Blogger Amy Steinbauer

The show must go on? Emergency Program Plans.

Emergency Plans? Stack of books, two black music notes, two multi colored puppets

Before the pandemic, my system would require every information person to be trained in story time, including managers. The reasoning was that in an emergency, anyone could cover the program, and we wouldn’t have to cancel. We also have Emergency Story Time kits at every branch with books reserved for programming, so they don’t circulate; CDs of classic kids songs, song cards, and miscellaneous items like puppets or scarves. Our big emergency story time kit is in a big container with a lid and usually located in the back of the workroom. A few years ago, we updated them to include a laminated list of tips, tricks, songs that everyone knows, etc. Another ALSC blogger, Angela Reynolds covered this topic in 2011. In this new phase of pandemic, and working from the perspective of a manager, I no longer see the absolute necessity in emergency program coverings. Most libraries seems…

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Room for another challenge? 1000 Hours Outside

Have you heard about the 1000 Hours Outside movement? It was created by Ginny Yurich to encourage people of all ages to spend time outside, embracing nature and setting aside screens. (For detailed information, visit the official site). This movement has also been a game-changer for developing programming and partnerships at my library ever since a coworker (Thanks, Connie!) discovered 1000 Hours in 2020. By the first summer of the pandemic, families everywhere seemed exhausted by screen-time. 1000 Hours Outside offers the perfect framework for engaging families of all ages and adding a twist to outdoor programming that we were already doing—and you probably are, too. From story time and story walks to tie dye parties and chalk the walk afternoons—during much of the pandemic, every in-person program we offered took place outdoors. Why not reinvigorate the classics with a challenge? Wait, another challenge? Between Summer Reading, Winter Reading, 1000…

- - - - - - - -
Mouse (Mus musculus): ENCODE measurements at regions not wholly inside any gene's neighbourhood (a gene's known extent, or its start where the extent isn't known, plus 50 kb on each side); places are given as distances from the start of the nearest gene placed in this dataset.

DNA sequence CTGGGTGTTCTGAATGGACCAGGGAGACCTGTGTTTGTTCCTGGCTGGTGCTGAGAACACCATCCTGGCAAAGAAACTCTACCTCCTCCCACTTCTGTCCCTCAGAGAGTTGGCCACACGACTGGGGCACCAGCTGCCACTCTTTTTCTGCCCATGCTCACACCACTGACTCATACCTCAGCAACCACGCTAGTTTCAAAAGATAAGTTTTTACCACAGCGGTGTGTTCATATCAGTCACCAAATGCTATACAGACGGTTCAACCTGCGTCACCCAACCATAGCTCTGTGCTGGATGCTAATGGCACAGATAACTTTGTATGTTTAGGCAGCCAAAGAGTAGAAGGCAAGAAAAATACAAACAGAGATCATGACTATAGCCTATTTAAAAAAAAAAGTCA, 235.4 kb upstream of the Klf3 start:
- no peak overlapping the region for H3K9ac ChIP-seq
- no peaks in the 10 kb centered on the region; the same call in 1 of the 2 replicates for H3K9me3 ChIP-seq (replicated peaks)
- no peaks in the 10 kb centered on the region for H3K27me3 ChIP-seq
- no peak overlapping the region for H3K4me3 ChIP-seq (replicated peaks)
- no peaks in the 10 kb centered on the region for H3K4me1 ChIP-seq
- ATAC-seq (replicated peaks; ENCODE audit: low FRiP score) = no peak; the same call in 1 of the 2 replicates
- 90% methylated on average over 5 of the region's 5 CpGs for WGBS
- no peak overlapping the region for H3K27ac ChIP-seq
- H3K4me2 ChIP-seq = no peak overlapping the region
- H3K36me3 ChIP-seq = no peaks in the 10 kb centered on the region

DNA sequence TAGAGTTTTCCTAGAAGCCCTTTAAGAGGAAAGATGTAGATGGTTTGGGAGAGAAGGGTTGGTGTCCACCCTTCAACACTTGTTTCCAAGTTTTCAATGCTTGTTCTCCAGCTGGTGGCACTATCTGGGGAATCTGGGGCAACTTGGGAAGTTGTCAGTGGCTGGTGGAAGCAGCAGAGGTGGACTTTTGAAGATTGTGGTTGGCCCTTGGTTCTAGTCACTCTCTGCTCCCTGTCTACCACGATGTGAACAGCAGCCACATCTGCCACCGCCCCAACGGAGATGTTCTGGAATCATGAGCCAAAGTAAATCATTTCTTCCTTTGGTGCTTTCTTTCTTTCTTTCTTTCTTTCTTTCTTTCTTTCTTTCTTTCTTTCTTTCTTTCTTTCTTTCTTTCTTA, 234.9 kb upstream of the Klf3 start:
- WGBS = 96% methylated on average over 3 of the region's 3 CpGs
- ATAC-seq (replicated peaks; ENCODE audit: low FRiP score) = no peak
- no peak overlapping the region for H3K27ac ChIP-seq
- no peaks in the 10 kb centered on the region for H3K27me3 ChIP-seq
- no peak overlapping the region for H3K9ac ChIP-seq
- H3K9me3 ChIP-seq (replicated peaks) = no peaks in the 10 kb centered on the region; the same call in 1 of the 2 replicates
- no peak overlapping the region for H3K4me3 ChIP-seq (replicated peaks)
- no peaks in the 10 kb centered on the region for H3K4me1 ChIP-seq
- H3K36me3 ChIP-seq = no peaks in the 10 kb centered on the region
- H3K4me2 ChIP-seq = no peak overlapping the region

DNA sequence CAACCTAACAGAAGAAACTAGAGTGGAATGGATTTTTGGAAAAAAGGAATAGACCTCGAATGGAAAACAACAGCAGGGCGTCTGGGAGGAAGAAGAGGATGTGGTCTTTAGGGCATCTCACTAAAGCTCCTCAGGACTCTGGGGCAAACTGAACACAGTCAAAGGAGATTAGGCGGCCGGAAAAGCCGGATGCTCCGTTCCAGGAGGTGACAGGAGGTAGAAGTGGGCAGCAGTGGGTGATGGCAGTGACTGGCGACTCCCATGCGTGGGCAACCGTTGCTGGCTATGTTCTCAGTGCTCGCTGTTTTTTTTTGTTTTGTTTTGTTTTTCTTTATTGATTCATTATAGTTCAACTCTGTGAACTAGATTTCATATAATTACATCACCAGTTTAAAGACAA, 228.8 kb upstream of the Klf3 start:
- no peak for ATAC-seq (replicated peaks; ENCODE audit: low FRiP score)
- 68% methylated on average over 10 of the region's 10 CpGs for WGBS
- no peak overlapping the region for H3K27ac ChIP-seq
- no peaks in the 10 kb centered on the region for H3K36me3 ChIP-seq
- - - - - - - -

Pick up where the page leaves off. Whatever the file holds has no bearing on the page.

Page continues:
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Robust Policies to Protect Patrons and Staff